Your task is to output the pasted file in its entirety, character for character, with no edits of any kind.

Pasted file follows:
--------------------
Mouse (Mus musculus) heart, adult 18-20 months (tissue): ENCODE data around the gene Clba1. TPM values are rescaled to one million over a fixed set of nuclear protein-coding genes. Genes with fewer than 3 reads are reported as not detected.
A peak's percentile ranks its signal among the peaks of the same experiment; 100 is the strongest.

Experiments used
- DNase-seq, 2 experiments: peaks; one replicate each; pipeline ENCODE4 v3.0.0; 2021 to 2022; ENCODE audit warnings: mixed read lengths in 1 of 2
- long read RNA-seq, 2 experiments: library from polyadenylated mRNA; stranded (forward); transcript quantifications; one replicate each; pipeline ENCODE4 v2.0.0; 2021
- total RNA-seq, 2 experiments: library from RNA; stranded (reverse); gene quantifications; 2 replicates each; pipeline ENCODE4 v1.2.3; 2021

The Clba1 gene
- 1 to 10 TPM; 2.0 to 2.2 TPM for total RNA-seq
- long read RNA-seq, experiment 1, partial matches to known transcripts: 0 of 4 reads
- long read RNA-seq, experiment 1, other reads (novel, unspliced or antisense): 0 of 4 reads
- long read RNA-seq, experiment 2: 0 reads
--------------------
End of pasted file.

Mouse (Mus musculus) heart, adult 18-20 months (tissue): ENCODE data around the gene Clba1. TPM values are rescaled to one million over a fixed set of nuclear protein-coding genes. Genes with fewer than 3 reads are reported as not detected.
A peak's percentile ranks its signal among the peaks of the same experiment; 100 is the strongest.

Experiments used
- DNase-seq, 2 experiments: peaks; one replicate each; pipeline ENCODE4 v3.0.0; 2021 to 2022; ENCODE audit warnings: mixed read lengths in 1 of 2
- long read RNA-seq, 2 experiments: library from polyadenylated mRNA; stranded (forward); transcript quantifications; one replicate each; pipeline ENCODE4 v2.0.0; 2021
- total RNA-seq, 2 experiments: library from RNA; stranded (reverse); gene quantifications; 2 replicates each; pipeline ENCODE4 v1.2.3; 2021

The Clba1 gene
- 1 to 10 TPM; 2.0 to 2.2 TPM for total RNA-seq
- long read RNA-seq, experiment 1, partial matches to known transcripts: 0 of 4 reads
- long read RNA-seq, experiment 1, other reads (novel, unspliced or antisense): 0 of 4 reads
- long read RNA-seq, experiment 2: 0 reads